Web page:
Of the more than three million children infected with HIV, 90% live in Africa. As HIV-positive children become adolescents, it is important that antiretroviral treatments are maintained to protect their own health, as well as to safeguard the adolescents from developing resistant strains of HIV and to prevent infection of other individuals.
HIV-positive adolescents’ adherence to these treatments has been identified as a public health challenge for Botswana. However, the assessment tools testing psychosocial factors that are likely associated with poor adherence have been developed in Western countries and their constructs may not be relevant to African contexts. A new study published in PLOS ONE by Penn researchers Elizabeth Lowenthal and Karen Glanz described the cultural adaptation of these assessment tools for Botswana.
The psychosocial assessments investigate factors that may affect adolescents’ adherence to antiretroviral treatments. As Lowenthal summarized, “one of the key reasons why adolescents with HIV have higher rates of death compared with people with HIV in other age groups is that they have trouble taking their medications regularly.”
Researchers looked at the following factors by testing 7 separate assessment scales developed with Western cohorts for their applicability to Botswanan adolescents.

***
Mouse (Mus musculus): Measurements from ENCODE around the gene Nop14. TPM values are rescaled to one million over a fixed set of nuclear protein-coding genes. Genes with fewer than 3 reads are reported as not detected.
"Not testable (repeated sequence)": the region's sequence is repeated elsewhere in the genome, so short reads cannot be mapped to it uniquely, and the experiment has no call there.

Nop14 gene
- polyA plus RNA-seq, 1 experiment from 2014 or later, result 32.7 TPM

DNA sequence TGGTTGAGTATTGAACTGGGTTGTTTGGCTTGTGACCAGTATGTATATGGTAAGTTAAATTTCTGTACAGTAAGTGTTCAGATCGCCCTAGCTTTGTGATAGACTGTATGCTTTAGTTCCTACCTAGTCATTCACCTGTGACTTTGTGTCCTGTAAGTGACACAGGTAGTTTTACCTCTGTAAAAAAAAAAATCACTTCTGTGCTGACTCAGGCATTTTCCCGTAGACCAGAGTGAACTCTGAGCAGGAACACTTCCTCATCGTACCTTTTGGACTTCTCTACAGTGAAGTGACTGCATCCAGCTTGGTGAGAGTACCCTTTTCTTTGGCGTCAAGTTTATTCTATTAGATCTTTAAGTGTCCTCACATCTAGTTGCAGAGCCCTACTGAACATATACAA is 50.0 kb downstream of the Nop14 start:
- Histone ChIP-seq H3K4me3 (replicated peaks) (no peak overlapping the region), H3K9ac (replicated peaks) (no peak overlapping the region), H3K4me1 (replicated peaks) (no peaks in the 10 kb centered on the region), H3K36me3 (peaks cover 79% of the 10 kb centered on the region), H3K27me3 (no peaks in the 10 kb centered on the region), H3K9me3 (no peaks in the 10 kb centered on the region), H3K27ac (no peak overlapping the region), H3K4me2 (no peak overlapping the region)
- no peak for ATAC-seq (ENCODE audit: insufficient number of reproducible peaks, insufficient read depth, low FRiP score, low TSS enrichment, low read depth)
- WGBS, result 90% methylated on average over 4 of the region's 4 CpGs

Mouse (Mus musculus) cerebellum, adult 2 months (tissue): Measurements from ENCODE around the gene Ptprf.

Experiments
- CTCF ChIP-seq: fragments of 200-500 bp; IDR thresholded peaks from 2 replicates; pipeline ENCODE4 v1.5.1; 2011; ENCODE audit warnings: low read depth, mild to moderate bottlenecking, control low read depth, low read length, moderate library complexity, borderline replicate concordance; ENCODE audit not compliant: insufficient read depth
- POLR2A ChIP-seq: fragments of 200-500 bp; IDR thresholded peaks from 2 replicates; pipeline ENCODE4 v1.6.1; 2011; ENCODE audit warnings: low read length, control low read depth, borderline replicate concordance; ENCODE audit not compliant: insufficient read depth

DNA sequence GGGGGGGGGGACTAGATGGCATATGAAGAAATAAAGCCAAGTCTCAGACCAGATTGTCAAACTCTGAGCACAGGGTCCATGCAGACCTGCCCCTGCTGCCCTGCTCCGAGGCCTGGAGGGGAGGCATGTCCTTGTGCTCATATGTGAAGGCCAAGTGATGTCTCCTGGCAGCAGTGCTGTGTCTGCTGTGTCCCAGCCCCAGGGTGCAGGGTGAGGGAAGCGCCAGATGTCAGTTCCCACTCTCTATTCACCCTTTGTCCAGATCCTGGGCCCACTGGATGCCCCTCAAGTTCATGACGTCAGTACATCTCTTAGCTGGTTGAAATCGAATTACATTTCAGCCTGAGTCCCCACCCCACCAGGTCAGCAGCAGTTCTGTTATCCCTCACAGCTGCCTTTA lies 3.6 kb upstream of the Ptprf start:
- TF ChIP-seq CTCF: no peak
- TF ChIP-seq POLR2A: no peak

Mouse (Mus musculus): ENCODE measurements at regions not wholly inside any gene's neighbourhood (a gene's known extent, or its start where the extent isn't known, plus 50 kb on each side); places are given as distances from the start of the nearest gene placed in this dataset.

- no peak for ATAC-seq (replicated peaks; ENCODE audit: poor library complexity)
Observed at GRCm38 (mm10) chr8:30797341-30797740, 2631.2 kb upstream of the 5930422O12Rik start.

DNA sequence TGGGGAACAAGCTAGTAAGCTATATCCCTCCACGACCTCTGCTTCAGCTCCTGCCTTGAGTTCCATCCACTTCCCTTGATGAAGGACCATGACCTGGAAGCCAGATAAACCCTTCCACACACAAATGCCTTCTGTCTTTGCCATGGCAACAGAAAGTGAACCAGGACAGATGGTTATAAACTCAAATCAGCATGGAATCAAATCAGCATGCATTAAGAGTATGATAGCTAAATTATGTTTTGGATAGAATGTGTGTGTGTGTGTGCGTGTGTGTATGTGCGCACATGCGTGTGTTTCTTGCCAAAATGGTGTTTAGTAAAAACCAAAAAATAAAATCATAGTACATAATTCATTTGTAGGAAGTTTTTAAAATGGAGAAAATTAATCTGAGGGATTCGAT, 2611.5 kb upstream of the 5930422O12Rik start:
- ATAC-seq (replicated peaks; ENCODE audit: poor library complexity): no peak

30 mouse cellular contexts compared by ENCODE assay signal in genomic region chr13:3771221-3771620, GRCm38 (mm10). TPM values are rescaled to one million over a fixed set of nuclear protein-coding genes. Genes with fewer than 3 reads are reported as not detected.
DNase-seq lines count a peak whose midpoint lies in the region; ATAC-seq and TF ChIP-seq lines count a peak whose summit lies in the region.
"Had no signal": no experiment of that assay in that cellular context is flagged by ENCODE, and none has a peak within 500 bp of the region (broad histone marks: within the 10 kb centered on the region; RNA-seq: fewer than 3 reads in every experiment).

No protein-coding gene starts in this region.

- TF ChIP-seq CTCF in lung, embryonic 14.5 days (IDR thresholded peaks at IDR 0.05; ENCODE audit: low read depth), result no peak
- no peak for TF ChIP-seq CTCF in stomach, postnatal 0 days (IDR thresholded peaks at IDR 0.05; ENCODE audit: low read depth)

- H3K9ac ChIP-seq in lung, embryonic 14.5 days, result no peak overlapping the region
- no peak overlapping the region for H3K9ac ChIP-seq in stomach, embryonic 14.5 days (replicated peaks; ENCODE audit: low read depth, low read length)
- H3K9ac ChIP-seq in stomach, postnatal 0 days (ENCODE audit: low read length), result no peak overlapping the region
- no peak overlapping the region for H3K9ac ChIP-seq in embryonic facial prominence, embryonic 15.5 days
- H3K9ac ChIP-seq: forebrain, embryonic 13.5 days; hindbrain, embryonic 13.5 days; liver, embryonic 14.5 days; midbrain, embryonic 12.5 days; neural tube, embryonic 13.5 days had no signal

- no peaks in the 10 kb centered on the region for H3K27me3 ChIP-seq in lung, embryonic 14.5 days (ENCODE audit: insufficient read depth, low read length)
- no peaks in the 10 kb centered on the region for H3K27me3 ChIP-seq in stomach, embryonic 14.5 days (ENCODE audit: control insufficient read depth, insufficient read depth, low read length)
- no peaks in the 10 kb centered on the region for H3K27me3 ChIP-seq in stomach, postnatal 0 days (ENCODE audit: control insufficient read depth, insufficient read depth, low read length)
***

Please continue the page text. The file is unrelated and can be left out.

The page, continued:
- Psychological reactance- an aversion to abide by regulations that impose upon freedom and autonomy
- Perceived stigma
- Outcome expectancy- whether treatments were expected to improve health
- Consideration of future consequences- the extent to which adolescents plan for their futures rather than focusing on immediate gains
- Socio-emotional support- how adolescents receive the social and emotional support they need
The researchers interviewed 34 HIV-positive Botswanan adolescents in depth, sub grouped by age in order to talk about the factors in ways participants could understand.
The study confirmed the construct validity of some assessment tools, but highlighted four areas that caused tools to not relate to participants:
- Socio-emotional support for the adolescents mostly came from parents rather than peers.
- Denial of being HIV infected was more common than expected.
- Participants were surprisingly ambivalent about taking their medicine.
Some of the tools (psychological reactance, future consequences) required major modifications to obtain construct validity for adolescents with HVI in Botswana.The assessment tools were modified during the course of the study based on participant feedback. Future research will test the association between these modified assessment tools and HIV treatment outcomes in order to provide insight into how to best support HIV infected adolescents.
First author Lowenthal suggested that the study could inform studies of adolescent adherence to other treatments as well, stating that “questions that we are able to answer in our large cohort of HIV-positive adolescents will likely be generalizable to other groups of adolescents with chronic diseases.”